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Achieving Better Schools

Updated Information Available on New Elementary Zone Draft​

6/22/2015

Rockford Public Schools elementary attendance boundaries must shift to accommodate the district's new elementary school footprint. This shift is the result of the School Board-approved 10-year facilities plan that lists school closures, more than a dozen building additions and the potential to build two new elementary schools. A draft plan presented to the Facilities Oversight Committee last week redrew the existing 26 elementary school attendance zones into 21.

The proposed changes would affect 14 percent of students who were in elementary schools for the 2014-15 school year, not the 25 percent initially estimated at last week's presentation to the Facilities Oversight Committee. The independent demographer, Robert Schwarz of RSP and Associates, said the 14 percent uses precise figures – numbers of students – instead of a very rough estimate he announced last week. ​

  • Affected for the 2016-17 school year: 537 (of those, 306 are from the Walker School zone)
  • Affected for the 2017-18 school year: none
  • Affected for the 2018-19 school year: 637
  • Affected for the 2019-20 school year: 106
  • Summary: Of the 9,132 total elementary school students who are not in specialty programs, only ​1,280 are affected by the proposed changes. ​​​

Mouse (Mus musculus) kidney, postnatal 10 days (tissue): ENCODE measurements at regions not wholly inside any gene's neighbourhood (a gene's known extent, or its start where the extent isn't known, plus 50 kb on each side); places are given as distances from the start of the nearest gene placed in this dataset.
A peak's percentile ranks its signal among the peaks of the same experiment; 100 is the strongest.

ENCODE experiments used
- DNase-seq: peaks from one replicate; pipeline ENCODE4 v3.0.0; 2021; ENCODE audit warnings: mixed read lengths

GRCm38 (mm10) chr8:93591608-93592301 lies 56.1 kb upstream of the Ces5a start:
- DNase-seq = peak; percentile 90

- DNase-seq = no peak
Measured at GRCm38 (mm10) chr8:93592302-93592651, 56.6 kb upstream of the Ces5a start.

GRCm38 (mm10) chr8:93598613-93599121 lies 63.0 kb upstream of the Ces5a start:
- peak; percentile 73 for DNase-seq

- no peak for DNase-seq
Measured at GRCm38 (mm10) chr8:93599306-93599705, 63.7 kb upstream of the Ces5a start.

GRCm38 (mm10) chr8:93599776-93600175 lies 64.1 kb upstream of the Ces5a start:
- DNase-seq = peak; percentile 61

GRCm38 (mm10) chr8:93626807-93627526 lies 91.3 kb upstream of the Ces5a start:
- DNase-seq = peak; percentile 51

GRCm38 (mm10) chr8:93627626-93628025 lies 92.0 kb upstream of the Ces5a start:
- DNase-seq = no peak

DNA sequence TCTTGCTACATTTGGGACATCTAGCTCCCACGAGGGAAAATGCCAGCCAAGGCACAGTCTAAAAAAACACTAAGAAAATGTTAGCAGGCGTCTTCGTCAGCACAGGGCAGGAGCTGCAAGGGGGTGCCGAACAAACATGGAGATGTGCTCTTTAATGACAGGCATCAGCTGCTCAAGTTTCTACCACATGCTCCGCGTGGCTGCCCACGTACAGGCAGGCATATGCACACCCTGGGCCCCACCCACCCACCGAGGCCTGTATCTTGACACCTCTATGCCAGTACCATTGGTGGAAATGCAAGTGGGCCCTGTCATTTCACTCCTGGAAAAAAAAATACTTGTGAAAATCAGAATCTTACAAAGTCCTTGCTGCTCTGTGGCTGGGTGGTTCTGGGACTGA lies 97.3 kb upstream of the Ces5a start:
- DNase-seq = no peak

That figure includes K-3 students enrolled in the 2014-15 school year who are not in specialty programs. Students who were in fourth and fifth grades last school year will have moved on to middle school by the time any zone changes are implemented, so they are not included in this tally. That figure will rise each year as new kindergarten students are enrolled for the 2015-16 school year and each consecutive year. ​

The Rockford School Board will hear a presentation from Schwarz, the demographer, at its regular meeting at 7 p.m. Tuesday in the 3rd floor Board Room of the Administration Building, 501 7th St.

Visit the RPS 205 Better Schools website to see the updated presentation​ from the demographer, the proposed elementary zone maps (links below), and answers to frequently asked questions.

The proposed boundaries are illustrated in six maps:

​Parents/guardians and community members are encouraged​ to ask a question, share a comment, suggestion, concern or compliment via Let’s Tal​k!, where the featured or hot topic is the elementary​ scho​ol zones.

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